LINCOLN, Neb. (KMTV) — With the University of Nebraska not allowing tailgating on university property, school and health officials are encouraging virtual engagement this year and home-gates.
Normally, tailgaters pack the Railyard...sharing food and memories and a love for Husker football.
"It's such a great community,” said long-time fan Molly Murphy at a tailgate back in 2019. “You can go anywhere and people just offer their beverages, their food, their tailgates.”
But there's not going to be any sharing this year, or tailgating on school grounds.
"We're going to miss the culture and the traditions," says life-long Husker fan and tailgater Nick Boes.
Boes has been tailgating with his family since he was five.
"My family, they come down real early and my brother comes down real early...sets up first thing in the morning," he says.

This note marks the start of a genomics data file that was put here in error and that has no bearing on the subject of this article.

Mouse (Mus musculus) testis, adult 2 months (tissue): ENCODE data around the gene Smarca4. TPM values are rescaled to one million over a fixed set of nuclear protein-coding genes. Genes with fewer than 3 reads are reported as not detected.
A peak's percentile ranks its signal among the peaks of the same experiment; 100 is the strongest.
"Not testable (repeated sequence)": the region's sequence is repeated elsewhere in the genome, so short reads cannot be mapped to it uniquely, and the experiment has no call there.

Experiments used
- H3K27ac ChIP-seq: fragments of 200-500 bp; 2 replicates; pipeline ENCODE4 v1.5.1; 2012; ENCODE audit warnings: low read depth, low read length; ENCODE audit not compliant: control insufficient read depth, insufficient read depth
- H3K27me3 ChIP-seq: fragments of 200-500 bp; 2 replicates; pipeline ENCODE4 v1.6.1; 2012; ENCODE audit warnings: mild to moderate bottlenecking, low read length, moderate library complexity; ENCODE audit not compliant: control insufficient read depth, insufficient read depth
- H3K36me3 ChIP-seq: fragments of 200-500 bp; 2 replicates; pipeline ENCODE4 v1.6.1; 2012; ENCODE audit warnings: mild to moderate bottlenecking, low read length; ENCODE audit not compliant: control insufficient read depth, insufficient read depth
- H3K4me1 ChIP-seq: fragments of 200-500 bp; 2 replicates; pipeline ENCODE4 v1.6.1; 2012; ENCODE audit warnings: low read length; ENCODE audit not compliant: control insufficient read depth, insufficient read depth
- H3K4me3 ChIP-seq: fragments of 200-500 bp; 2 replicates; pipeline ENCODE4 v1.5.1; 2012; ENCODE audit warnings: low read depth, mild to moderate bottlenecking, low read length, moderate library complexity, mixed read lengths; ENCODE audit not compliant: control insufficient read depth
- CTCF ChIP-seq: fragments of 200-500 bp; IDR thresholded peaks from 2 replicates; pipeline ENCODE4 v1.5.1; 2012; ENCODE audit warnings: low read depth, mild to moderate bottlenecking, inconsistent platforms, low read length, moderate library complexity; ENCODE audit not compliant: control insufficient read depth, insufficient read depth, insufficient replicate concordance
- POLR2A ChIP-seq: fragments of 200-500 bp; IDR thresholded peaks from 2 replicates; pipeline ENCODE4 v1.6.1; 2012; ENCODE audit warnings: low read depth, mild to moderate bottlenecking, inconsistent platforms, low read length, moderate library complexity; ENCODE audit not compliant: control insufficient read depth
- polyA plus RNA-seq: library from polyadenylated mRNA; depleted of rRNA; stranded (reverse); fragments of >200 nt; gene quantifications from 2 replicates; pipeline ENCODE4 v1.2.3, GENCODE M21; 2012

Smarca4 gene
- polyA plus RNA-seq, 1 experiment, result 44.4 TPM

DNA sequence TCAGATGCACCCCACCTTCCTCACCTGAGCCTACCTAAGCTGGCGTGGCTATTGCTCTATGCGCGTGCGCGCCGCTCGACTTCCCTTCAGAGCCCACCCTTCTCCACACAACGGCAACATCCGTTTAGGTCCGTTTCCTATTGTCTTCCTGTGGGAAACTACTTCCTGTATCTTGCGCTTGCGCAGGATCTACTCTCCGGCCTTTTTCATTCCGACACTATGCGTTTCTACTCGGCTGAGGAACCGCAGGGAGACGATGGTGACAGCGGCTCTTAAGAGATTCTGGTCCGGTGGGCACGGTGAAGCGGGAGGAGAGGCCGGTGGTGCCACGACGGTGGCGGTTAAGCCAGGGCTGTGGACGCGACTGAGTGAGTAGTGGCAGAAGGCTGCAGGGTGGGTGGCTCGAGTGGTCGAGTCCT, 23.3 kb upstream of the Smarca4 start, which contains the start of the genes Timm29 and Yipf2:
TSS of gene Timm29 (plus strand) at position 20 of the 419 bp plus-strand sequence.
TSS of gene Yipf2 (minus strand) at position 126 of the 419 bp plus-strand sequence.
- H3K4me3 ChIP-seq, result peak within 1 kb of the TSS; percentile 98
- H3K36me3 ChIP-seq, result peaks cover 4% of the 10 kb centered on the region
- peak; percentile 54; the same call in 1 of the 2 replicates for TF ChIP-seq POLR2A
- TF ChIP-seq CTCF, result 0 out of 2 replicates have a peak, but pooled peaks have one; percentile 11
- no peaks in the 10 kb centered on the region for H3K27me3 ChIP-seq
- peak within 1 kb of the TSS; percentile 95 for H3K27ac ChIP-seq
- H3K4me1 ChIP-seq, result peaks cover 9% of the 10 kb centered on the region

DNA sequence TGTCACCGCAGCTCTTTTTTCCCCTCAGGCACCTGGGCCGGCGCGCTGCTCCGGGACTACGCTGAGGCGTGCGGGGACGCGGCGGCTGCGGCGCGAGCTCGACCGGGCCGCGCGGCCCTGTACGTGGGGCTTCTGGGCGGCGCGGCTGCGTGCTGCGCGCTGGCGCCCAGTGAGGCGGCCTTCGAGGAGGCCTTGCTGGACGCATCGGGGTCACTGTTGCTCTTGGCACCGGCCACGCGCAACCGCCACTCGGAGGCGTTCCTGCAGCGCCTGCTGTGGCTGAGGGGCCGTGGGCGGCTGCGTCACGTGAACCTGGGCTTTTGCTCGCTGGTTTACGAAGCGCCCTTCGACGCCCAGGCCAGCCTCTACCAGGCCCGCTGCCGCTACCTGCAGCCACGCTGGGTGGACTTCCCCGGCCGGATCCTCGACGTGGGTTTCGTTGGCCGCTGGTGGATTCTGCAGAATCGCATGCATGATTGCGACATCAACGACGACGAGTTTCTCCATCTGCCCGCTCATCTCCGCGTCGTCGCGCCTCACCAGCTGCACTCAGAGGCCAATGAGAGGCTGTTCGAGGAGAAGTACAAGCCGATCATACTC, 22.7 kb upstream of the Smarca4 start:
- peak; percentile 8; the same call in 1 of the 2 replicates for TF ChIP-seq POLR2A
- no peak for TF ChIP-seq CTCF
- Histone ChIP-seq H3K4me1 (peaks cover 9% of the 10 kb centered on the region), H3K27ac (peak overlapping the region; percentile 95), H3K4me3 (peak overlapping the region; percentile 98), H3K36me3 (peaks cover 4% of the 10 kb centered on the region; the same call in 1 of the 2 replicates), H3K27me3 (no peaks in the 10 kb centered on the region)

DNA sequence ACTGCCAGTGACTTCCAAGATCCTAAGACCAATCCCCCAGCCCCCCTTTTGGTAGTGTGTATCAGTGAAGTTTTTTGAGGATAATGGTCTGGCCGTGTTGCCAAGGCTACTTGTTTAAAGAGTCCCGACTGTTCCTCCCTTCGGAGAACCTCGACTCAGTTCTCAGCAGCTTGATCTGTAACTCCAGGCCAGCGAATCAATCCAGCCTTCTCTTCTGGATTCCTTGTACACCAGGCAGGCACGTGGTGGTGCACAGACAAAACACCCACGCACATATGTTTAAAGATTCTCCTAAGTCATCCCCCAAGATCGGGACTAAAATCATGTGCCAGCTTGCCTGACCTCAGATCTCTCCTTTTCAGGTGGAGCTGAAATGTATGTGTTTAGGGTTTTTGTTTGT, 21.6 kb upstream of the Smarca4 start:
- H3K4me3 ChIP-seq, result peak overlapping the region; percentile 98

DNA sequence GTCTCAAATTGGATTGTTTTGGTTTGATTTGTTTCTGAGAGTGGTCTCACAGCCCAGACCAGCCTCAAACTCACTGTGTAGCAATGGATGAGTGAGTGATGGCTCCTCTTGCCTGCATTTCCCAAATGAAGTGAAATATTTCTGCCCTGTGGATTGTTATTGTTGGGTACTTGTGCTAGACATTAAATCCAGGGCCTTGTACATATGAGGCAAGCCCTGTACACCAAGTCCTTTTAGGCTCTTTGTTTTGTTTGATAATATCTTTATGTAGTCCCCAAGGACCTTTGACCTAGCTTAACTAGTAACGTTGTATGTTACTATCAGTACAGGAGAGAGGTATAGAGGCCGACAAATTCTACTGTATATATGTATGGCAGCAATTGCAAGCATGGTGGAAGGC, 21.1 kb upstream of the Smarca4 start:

The tailgating experience just won't be the same this year.
"We can do this but we have to manage it,” Nebraska Governor Pete Ricketts said in a press conference on Wednesday, talking about Halloween and Husker games. “It can't be like it was in the past."
With minimal tailgating on city property and minimal bar opportunities available, health officials are encouraging "home-gating".
"It is possible that people can have neighborhood watch areas where someone can set up a tv in their driveway,” says Dr. David Quimby.
That's exactly what Boes and his family plan on doing come that first Husker football game on October 24th.
Pinnacle Bank Arena planned on hosting a free watch party for fans with capacity set at 2,500 people. That decision was quickly reversed just a day later with the General Manager Tom Lorenz saying in a statement:
"As we've learned, the COVID-19 pandemic is unpredictable, and with the current high number of cases and hospitalizations, we reconsidered this event."
In fact, both Douglas and Lancaster Counties are seeing record case numbers moving into the fall, so safety and "home-gating" will just have to be prioritized this football season.
If you are hosting a home-gate, health officials recommend masks, holding the event outside if possible and not sharing food or drinks.